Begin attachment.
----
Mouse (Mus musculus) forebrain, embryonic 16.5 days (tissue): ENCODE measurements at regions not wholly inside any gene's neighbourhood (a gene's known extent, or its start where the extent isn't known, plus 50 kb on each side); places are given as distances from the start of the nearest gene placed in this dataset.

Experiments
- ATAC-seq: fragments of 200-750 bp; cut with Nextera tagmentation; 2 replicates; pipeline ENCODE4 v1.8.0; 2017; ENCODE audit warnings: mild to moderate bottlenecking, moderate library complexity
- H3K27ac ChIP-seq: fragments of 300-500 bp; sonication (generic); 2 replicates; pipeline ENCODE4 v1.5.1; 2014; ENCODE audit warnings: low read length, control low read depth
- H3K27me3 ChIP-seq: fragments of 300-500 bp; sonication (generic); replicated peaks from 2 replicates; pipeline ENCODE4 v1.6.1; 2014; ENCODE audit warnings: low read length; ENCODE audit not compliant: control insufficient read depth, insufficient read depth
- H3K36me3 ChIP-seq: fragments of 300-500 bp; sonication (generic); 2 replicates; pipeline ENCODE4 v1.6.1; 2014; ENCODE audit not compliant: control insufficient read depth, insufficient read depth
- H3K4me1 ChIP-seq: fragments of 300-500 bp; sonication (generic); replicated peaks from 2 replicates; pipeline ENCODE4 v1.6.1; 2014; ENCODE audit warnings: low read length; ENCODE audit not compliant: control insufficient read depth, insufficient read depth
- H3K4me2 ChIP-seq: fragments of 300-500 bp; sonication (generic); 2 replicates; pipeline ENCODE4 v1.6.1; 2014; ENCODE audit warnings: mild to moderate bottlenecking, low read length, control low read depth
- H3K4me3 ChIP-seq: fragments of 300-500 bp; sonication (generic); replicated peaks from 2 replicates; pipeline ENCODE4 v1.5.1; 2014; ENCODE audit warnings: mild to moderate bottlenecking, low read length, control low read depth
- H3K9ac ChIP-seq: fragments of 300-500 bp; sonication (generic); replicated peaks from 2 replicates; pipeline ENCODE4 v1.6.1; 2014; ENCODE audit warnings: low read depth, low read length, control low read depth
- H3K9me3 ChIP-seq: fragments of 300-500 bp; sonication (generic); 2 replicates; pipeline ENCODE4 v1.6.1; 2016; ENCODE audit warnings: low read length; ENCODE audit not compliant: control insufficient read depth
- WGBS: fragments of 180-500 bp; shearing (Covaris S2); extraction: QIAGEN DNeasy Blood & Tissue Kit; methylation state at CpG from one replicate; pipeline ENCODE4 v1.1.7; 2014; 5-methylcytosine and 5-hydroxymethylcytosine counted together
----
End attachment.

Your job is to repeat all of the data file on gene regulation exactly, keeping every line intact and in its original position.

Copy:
Mouse (Mus musculus) forebrain, embryonic 16.5 days (tissue): ENCODE measurements at regions not wholly inside any gene's neighbourhood (a gene's known extent, or its start where the extent isn't known, plus 50 kb on each side); places are given as distances from the start of the nearest gene placed in this dataset.

Experiments
- ATAC-seq: fragments of 200-750 bp; cut with Nextera tagmentation; 2 replicates; pipeline ENCODE4 v1.8.0; 2017; ENCODE audit warnings: mild to moderate bottlenecking, moderate library complexity
- H3K27ac ChIP-seq: fragments of 300-500 bp; sonication (generic); 2 replicates; pipeline ENCODE4 v1.5.1; 2014; ENCODE audit warnings: low read length, control low read depth
- H3K27me3 ChIP-seq: fragments of 300-500 bp; sonication (generic); replicated peaks from 2 replicates; pipeline ENCODE4 v1.6.1; 2014; ENCODE audit warnings: low read length; ENCODE audit not compliant: control insufficient read depth, insufficient read depth
- H3K36me3 ChIP-seq: fragments of 300-500 bp; sonication (generic); 2 replicates; pipeline ENCODE4 v1.6.1; 2014; ENCODE audit not compliant: control insufficient read depth, insufficient read depth
- H3K4me1 ChIP-seq: fragments of 300-500 bp; sonication (generic); replicated peaks from 2 replicates; pipeline ENCODE4 v1.6.1; 2014; ENCODE audit warnings: low read length; ENCODE audit not compliant: control insufficient read depth, insufficient read depth
- H3K4me2 ChIP-seq: fragments of 300-500 bp; sonication (generic); 2 replicates; pipeline ENCODE4 v1.6.1; 2014; ENCODE audit warnings: mild to moderate bottlenecking, low read length, control low read depth
- H3K4me3 ChIP-seq: fragments of 300-500 bp; sonication (generic); replicated peaks from 2 replicates; pipeline ENCODE4 v1.5.1; 2014; ENCODE audit warnings: mild to moderate bottlenecking, low read length, control low read depth
- H3K9ac ChIP-seq: fragments of 300-500 bp; sonication (generic); replicated peaks from 2 replicates; pipeline ENCODE4 v1.6.1; 2014; ENCODE audit warnings: low read depth, low read length, control low read depth
- H3K9me3 ChIP-seq: fragments of 300-500 bp; sonication (generic); 2 replicates; pipeline ENCODE4 v1.6.1; 2016; ENCODE audit warnings: low read length; ENCODE audit not compliant: control insufficient read depth
- WGBS: fragments of 180-500 bp; shearing (Covaris S2); extraction: QIAGEN DNeasy Blood & Tissue Kit; methylation state at CpG from one replicate; pipeline ENCODE4 v1.1.7; 2014; 5-methylcytosine and 5-hydroxymethylcytosine counted together